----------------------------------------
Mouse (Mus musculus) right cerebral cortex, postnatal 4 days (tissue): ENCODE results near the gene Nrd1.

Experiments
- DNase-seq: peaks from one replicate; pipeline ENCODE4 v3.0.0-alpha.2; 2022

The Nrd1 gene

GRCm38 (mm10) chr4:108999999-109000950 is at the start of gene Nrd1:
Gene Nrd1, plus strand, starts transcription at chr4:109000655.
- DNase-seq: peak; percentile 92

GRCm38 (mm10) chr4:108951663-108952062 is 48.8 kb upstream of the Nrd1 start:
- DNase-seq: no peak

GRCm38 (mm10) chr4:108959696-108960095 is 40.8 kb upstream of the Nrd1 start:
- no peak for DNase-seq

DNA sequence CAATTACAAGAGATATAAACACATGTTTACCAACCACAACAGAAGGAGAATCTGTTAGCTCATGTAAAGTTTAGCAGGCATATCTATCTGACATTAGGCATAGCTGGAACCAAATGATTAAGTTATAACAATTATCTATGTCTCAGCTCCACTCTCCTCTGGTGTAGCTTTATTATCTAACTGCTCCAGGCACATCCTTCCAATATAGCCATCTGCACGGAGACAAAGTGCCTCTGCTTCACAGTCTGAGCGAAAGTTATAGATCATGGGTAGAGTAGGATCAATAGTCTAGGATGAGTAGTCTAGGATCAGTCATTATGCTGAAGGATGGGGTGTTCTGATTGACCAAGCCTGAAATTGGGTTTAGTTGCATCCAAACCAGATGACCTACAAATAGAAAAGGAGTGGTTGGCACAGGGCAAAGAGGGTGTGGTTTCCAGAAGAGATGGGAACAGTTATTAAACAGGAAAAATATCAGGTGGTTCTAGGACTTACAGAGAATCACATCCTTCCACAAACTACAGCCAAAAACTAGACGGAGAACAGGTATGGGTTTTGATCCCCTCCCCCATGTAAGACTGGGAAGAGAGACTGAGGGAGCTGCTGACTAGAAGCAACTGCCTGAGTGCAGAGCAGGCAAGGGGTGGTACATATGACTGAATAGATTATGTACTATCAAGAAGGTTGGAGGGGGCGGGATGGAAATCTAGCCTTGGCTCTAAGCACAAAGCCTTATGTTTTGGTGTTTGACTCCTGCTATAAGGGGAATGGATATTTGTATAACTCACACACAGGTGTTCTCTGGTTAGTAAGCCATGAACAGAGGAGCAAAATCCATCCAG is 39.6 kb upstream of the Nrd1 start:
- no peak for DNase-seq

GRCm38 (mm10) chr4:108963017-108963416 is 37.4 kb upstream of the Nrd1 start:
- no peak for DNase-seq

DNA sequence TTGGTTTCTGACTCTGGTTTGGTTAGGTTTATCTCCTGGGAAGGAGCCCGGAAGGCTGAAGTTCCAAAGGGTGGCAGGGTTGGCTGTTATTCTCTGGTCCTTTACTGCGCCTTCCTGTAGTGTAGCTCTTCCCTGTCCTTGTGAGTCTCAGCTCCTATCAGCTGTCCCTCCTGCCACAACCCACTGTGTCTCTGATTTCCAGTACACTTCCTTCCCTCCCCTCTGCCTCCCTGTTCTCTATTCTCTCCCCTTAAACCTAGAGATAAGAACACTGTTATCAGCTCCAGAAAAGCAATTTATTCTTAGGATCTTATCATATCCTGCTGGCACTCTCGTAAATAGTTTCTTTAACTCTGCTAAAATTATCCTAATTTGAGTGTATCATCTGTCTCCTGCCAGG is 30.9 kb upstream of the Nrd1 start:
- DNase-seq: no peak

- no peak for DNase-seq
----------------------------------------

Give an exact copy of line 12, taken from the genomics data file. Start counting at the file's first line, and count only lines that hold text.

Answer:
DNA sequence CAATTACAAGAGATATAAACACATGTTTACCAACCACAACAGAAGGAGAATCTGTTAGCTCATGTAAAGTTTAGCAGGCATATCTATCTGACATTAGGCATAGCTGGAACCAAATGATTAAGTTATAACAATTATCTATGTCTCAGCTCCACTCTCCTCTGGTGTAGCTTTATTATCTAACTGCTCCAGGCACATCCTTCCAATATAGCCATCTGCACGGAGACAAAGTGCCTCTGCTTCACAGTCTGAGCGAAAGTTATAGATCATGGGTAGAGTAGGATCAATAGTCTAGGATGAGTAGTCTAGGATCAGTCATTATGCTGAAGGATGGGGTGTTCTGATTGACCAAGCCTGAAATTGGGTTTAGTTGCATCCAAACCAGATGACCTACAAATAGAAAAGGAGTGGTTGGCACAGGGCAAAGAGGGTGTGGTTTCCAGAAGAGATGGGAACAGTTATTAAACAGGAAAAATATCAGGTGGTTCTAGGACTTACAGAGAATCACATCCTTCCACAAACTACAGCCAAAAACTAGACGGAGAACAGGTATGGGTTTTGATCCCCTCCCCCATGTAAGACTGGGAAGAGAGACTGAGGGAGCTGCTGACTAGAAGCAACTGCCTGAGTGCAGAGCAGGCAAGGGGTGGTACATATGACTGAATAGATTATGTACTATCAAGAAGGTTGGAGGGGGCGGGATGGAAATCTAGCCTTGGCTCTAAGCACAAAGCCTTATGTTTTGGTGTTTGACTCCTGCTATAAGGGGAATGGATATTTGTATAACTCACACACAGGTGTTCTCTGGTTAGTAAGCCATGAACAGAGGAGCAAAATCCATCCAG is 39.6 kb upstream of the Nrd1 start: